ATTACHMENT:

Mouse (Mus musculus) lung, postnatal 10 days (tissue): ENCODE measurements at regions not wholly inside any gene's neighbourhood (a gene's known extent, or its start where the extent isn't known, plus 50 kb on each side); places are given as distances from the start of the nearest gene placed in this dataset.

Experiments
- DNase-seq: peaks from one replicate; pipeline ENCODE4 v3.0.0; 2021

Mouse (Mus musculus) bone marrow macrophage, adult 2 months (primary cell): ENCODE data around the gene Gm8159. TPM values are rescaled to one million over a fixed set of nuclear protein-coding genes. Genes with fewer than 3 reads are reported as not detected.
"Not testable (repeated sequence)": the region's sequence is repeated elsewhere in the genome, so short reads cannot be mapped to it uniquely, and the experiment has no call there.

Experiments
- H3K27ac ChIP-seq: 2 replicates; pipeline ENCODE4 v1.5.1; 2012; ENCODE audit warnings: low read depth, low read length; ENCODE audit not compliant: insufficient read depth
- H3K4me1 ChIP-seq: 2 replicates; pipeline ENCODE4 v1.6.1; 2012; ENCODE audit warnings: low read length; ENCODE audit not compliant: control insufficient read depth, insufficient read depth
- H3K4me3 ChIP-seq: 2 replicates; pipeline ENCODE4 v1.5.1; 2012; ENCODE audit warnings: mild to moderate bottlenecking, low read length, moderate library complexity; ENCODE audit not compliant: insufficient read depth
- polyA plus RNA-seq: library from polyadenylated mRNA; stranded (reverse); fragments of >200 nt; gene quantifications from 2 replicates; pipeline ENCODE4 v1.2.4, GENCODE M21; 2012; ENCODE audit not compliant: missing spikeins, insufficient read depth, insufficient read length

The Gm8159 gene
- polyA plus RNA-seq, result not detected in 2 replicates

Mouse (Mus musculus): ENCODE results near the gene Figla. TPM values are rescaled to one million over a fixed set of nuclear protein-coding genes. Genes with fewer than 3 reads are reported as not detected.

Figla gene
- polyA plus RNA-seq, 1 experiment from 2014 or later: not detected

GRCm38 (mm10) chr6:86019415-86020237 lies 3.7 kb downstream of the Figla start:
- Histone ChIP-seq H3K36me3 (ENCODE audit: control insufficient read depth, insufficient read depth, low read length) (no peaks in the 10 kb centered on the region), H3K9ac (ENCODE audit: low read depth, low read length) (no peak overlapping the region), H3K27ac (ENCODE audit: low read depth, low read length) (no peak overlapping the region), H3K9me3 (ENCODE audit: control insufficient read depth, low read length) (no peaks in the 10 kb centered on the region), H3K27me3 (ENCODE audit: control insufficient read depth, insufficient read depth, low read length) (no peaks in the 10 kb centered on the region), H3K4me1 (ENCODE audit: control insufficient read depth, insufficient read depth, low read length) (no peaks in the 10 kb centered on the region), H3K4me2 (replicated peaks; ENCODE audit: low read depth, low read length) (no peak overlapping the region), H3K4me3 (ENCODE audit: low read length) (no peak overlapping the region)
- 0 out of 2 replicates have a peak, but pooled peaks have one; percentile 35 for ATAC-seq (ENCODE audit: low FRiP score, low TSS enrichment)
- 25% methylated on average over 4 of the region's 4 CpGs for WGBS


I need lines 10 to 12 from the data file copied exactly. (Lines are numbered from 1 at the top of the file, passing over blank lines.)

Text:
- polyA plus RNA-seq: library from polyadenylated mRNA; stranded (reverse); fragments of >200 nt; gene quantifications from 2 replicates; pipeline ENCODE4 v1.2.4, GENCODE M21; 2012; ENCODE audit not compliant: missing spikeins, insufficient read depth, insufficient read length

The Gm8159 gene
- polyA plus RNA-seq, result not detected in 2 replicates